April 20, 2018

Garifuna Mennonites prepare to share Jesus with Garifuna people worldwide

Written by  Emily Jones
Garifuna youth receive mission training in Triunfo de la Cruz, Honduras in February 2018. This mission workshop was one of a series of workshops planned for the next two years, until Mennonite Garifuna Mission completes its mission center and begins sending Garifuna missionaries internationally. Photos provided by Omar Guzman. Garifuna youth receive mission training in Triunfo de la Cruz, Honduras in February 2018. This mission workshop was one of a series of workshops planned for the next two years, until Mennonite Garifuna Mission completes its mission center and begins sending Garifuna missionaries internationally. Photos provided by Omar Guzman.

NEW YORK CITY — “As a group, we are looking to the future. Our desire is to mobilize leaders to new areas in Honduras to plant new communities of Anabaptist faith, and to cross borders and continents.” That’s how Omar Guzman, the founder of Mennonite Garifuna Mission, described the Garifuna Mennonite Church’s mission vision in a nutshell. And the church is well on its way to fulfilling those missional dreams.

The Garifuna Mennonite Church is turning its attention overseas after focusing its energy on planting Garifuna Mennonite churches in the U.S. After Guzman founded Mennonite Garifuna Mission, it went on to plant eight churches across the U.S. in the last 10 years, in cities including Miami, New Orleans, and New York City.

As a first step in the large-scale plan to take the gospel to Garifuna people all over the world, Mennonite Garifuna Mission has planned a series of mission trainings in Honduras, partially funded by Eastern Mennonite Missions (EMM). The first training took place in February 2018, when a group of 16 young Garifuna Mennonites between the ages of 16 and 25 gathered in Honduras. They spent four days learning and practicing mission in the town of Triunfo de la Cruz, a large Garifuna community on the north coast of Honduras.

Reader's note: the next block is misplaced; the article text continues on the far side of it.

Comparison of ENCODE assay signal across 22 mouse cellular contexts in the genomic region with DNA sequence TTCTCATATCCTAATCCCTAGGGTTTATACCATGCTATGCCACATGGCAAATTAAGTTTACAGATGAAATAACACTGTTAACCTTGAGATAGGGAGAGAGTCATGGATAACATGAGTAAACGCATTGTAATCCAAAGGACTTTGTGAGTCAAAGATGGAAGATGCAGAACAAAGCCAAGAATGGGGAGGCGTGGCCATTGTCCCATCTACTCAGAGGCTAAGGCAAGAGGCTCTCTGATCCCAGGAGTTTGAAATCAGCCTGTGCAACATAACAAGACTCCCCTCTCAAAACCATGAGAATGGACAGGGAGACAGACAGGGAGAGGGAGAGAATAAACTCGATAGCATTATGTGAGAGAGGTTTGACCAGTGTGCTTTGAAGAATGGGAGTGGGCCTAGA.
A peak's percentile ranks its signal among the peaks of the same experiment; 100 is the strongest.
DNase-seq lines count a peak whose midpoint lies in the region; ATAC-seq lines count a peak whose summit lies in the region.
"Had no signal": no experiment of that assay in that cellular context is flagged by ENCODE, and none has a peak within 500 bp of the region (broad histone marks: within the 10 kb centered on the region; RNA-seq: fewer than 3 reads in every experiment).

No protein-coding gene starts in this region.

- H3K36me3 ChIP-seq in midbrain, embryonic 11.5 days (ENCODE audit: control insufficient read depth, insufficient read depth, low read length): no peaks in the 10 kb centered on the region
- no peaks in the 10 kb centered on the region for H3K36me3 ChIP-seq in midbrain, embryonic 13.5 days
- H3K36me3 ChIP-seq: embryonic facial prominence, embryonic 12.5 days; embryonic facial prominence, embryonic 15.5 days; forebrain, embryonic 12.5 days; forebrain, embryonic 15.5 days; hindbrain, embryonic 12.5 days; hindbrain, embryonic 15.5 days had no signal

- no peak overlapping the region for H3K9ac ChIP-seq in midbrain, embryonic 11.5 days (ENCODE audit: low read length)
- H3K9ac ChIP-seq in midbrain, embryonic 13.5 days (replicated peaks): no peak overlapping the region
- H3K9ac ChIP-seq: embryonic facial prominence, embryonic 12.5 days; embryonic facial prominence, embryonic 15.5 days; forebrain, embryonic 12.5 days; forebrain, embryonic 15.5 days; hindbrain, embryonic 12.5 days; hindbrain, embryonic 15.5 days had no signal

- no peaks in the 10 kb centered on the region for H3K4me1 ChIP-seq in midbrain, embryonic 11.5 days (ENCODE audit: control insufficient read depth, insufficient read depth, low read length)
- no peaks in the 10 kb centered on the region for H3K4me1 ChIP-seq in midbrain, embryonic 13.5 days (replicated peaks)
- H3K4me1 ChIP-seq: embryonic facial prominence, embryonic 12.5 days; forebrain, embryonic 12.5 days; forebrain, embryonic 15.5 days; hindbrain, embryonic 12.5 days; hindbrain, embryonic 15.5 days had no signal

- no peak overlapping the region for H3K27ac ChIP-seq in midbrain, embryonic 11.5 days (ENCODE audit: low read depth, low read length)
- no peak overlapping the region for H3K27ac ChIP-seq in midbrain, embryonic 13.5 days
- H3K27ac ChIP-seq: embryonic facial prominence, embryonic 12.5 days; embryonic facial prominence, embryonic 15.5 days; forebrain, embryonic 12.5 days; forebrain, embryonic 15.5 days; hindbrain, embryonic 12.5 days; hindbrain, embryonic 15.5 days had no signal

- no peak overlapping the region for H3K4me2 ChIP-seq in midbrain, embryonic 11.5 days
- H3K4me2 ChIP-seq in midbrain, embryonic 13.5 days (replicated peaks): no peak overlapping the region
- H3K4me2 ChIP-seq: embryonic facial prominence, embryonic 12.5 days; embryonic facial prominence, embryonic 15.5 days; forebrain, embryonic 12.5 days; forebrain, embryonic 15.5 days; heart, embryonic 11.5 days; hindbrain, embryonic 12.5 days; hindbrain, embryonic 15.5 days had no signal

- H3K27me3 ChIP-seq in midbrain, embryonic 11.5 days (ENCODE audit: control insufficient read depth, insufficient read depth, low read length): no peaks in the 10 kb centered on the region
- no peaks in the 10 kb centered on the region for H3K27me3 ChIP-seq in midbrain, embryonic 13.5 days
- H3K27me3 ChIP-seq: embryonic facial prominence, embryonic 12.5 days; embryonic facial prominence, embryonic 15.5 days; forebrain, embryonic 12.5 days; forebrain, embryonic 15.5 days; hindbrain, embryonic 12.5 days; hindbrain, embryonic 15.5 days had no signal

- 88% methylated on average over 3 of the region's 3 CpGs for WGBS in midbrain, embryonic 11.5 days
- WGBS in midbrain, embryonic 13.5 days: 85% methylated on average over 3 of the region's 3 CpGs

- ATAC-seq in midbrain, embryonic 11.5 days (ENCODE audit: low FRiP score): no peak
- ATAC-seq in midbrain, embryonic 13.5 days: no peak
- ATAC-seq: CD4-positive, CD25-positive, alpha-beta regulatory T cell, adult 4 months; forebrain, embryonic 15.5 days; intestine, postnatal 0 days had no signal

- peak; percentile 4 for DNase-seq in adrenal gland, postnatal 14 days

Guzman, who coordinated the training, said, “We have a good group of young people in Honduras. They can be prepared little by little, until they can understand the vision of church planting and mission.” Guzman speaks from extensive experience in church planting. He currently serves as a New York City pastor, a bishop, and as Lancaster Mennonite Conference’s church multiplication coordinator.

The next step in Mennonite Garifuna Mission’s plan to reach the nations will be the completion of a Garifuna Mennonite mission center, which is currently being constructed in Triunfo de la Cruz to train and send Garifuna missionaries throughout the world.

The Garifuna people are the descendants of intended African slaves who escaped or were shipwrecked on the journey to the U.S. and settled in Central America. The largest Garifuna community is in Honduras, but Garifuna people also live throughout Central America, the U.S., and European locations including Spain and France.

Mennonite Garifuna Mission plans to send missionaries to the Garifuna communities of Spain and France. Guzman says they also plan to take the gospel to the regions of Africa where their ancestors came from. The February training, he said, “was the first of several workshops that we are planning for the next two years until we can send people internationally.”

The first Garifuna Mennonite church was planted through the ministries of EMM workers James and Beatrice Hess, who served in Honduras from 1951–1970.

Steve Shank, who currently serves as EMM’s strategic coach after serving among the Garifuna in Belize from 1979–1982, said, “The Garifuna Mennonite Church is filled with people of action. When God gives them a calling, they don’t wait — they make it happen! This will be a powerful church multiplication movement.”